What is a peer review and why is it important?
Peer review involves subjecting the author’s scholarly work and research to the scrutiny of other experts in the same field to check its validity and evaluate its suitability for publication. A peer review helps the publisher decide whether a work should be accepted.
What are the strengths of a peer reviewed information source?
Advantages include:Establishes the validity of research based upon the expert knowledge of other researchers in the discipline, therefore preventing falsified work from being accepted within an area of study.Provides valuable feedback so that researchers can revise and improve their papers before publication.
What happens in the peer review process?
In science, peer review typically works something like this: A group of scientists completes a study and writes it up in the form of an article. They submit it to a journal for publication. The authors may then revise their article and resubmit it for consideration.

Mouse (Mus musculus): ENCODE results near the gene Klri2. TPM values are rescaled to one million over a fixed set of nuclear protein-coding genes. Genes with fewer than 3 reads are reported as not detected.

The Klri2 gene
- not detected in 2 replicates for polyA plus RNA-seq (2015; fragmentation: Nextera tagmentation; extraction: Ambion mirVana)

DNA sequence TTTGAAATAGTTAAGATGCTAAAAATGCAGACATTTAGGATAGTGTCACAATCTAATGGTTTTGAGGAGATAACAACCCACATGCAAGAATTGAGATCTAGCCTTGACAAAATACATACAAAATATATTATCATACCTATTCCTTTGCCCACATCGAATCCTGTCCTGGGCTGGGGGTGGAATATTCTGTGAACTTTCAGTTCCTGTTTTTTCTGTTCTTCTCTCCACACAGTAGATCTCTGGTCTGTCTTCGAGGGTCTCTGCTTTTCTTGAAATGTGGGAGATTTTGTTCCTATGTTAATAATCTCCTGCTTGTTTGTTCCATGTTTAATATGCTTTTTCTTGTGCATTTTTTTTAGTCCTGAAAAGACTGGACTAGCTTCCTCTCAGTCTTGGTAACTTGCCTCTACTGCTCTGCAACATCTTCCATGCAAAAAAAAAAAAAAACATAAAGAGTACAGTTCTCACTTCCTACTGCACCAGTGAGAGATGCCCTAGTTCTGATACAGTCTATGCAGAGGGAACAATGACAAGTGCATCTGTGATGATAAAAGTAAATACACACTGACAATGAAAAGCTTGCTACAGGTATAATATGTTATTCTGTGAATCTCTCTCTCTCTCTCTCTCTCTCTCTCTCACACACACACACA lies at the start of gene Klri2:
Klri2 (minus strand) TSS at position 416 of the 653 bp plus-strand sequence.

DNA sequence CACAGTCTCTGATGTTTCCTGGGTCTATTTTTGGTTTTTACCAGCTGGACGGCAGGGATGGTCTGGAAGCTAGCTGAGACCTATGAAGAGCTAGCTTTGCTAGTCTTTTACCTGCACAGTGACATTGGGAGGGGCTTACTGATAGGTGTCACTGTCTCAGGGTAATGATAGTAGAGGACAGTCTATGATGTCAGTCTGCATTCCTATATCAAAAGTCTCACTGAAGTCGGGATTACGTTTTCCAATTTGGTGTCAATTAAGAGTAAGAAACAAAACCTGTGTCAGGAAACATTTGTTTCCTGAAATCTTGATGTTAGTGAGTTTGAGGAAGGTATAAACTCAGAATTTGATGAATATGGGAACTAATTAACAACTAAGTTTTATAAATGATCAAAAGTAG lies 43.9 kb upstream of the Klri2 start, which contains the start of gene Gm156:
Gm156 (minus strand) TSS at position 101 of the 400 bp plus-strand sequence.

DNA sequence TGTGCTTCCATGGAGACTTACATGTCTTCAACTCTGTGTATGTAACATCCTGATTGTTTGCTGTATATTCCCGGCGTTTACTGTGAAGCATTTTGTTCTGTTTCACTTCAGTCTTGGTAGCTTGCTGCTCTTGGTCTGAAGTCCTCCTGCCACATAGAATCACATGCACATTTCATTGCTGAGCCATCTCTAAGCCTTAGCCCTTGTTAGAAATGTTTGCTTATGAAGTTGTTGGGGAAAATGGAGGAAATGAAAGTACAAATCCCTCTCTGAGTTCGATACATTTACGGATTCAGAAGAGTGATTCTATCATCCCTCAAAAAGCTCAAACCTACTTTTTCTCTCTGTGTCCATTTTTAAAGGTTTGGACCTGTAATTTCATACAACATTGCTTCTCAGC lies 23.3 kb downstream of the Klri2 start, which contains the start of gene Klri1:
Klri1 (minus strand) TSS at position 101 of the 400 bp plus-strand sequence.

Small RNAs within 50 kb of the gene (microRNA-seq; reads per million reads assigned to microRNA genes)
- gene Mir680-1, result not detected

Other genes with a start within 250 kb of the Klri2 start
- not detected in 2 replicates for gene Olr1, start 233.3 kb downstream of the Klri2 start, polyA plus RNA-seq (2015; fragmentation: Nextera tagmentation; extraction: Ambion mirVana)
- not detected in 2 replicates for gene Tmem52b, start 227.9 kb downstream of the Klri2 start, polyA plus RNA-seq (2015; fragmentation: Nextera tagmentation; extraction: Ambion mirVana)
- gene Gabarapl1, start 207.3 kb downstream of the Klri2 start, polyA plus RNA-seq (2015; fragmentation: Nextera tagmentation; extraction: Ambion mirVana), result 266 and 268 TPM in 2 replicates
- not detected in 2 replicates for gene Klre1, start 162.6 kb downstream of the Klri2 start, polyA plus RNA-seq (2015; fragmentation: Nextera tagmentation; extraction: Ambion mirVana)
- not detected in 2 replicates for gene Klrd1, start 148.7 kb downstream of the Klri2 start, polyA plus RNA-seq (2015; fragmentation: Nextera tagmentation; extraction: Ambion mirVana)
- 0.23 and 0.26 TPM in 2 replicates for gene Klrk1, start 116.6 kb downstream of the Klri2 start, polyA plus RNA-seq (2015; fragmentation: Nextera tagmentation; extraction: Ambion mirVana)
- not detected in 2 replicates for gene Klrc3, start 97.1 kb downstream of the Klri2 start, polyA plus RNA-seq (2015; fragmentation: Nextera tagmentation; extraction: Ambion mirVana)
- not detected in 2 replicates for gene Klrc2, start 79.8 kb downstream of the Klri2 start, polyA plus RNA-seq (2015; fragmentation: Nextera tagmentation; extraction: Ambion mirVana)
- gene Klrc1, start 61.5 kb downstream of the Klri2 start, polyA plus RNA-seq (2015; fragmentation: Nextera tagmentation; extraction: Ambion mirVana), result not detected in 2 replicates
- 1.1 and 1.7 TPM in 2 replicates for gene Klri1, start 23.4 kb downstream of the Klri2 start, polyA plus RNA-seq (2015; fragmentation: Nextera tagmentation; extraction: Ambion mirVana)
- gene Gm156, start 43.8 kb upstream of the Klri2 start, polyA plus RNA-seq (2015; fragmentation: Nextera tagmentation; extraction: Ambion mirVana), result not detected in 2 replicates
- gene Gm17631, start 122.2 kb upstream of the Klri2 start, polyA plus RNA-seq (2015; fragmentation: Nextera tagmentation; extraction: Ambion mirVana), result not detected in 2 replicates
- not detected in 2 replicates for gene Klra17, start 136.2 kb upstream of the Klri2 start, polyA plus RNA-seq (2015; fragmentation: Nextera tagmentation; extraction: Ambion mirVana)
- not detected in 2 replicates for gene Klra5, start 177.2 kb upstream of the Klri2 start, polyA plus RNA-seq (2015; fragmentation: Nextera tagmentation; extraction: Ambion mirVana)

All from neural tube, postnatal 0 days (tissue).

Where can I find suggested reviewers?
Finding peer reviewers – our top tipsCheck the references in the article. Use search tools and databases to find researchers working on similar topics. Use your editorial board. Consider previous authors and guest editors. Ask reviewers who decline for suggestions. Use predefined keywords. Use previous reviewers.